Preparing for your research: The benefits of shadowing

As the new official blog writer of ECRAG, I was eager to contribute to one of the sessions and recently gave a talk with the same title as this blog.  As I may have mentioned before, for my project ‘Communicating information from MRI: Patient and parent views’, I will be researching patient families about how they understand, value and emotionally respond to seeing medical images of their (or their child’s) condition [1], using interviews.

Interviews are sometimes seen as a “quick and dirty” [2] research method, compared to say, an ethnographic approach, which draws on a range of data collection methods (though, as I’ve always said, there is no ‘best’ method, just what’s ‘best’ for the research question/s [3]).

Burgess (2004) points out that interviews are “rarely conducted in isolation” [4].  If not used with other research methods, then they implicitly draw upon the researcher’s knowledge, experience and understanding.

With no prior experience of working in a hospital, and not being from a medical background, I read a lot around topics such as the patient’s experience of cancer [5], and how healthcare professionals communicate with patients [6], to prepare.  However, it was suggested to me that it might be helpful to speak to some of the healthcare professionals, and to watch them working on the wards (if the patient families didn’t mind).  Everyone was incredibly accommodating.  Any words or events that stood out to me as interesting or unusual, I jotted down (if it wouldn’t distract anyone) and wrote it up in full as soon as I got an opportunity, to reflect on later.

I found shadowing helped a lot with understanding the patient ‘journey’ and their experience more, but also with knowledge that requires a more “practical mastery”, an “implicit and pre-reflective feel…which guides action within social arenas” [7].  Such as which discussion topics are acceptable with patient families, and engaging and conversing with young patients (and I still want to a do more before I start…). I can’t recommend it highly enough to anyone and everyone preparing to undertake qualitative research, especially for the first time, or in a new field.  In the words of Oscar Wilde, ‘nothing that is worth knowing can be taught’…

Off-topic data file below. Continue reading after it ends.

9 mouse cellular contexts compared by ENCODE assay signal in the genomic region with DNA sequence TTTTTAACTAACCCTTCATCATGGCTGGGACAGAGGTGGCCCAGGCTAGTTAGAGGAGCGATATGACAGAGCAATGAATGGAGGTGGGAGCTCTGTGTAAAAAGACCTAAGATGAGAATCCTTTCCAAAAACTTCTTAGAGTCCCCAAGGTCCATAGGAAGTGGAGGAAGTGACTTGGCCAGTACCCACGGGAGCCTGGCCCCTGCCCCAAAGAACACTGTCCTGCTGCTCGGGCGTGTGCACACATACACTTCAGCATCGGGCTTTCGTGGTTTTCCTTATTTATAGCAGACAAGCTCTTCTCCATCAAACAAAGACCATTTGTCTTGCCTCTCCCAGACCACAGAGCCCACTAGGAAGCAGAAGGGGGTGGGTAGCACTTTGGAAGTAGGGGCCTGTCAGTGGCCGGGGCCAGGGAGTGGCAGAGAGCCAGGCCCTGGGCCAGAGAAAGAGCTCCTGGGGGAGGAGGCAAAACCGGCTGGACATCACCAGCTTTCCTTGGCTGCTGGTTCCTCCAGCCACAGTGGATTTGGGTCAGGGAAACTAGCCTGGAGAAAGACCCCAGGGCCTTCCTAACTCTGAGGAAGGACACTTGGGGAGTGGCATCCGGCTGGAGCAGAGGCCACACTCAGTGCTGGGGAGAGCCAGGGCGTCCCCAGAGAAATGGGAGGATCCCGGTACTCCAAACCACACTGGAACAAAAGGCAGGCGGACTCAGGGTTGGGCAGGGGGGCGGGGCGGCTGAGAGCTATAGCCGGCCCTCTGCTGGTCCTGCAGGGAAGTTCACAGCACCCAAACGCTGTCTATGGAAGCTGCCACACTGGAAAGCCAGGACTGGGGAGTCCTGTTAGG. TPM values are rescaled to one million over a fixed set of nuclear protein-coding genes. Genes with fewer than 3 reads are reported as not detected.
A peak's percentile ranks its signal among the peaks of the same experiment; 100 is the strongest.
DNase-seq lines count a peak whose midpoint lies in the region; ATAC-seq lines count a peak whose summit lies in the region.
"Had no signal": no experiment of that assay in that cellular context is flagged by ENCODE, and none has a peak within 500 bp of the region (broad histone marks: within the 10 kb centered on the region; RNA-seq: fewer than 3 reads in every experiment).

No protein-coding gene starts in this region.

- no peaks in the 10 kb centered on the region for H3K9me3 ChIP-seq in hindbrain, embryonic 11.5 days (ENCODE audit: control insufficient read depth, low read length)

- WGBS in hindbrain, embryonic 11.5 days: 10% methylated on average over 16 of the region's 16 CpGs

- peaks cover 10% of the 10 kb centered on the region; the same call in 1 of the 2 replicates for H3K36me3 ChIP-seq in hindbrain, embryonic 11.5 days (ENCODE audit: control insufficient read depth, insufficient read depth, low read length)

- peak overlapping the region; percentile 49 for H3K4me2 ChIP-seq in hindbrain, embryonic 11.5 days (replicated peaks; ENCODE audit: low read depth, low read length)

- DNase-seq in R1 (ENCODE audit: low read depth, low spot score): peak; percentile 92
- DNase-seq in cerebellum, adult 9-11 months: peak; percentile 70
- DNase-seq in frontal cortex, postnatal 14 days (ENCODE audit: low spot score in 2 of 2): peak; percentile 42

Natalie Tyldesley-Marshall

[1] Tyldesley-Marshall, N. (2016) Where do I begin? – Paediatric project perspective

[2] Cassell, C. (2009) ‘Interviews in organizational research’, in Buchanan and Bryman. (eds) The Sage handbook of organizational research. London: Sage, pp.500-515, p.511. https://books.google.co.uk/books?id=vVs2EoDjm78C&pg=PA511&lpg=PA511&dq

[3] Tyldesley-Marshall, N. (2016) What is qualitative research?

[4] Burgess, R.G. (2004) In the field: an introduction to fieldwork. London: Sage, p.106.

[5] Darcy et al. (2014) ‘The everyday life of the young child shortly after receiving a cancer diagnosis’, from both children’s and parent’s perspectives’, Cancer Nursing, 37 (6). https://www.researchgate.net/publication/259650668

[6] Redshaw and Harvey. (2016) ‘Explanations and information-giving: clinician strategies used in talking to parents of preterm infants’, from both children’s and parent’s perspectives’, BMC Paediatrics, 25. https://www.researchgate.net/publication/308709046

[7] Riach, K. (2009) ‘Exploring participant-centred reflexivity in the interview situation’, Sociology, 43 (2). http://www.jstor.org/stable/42857258




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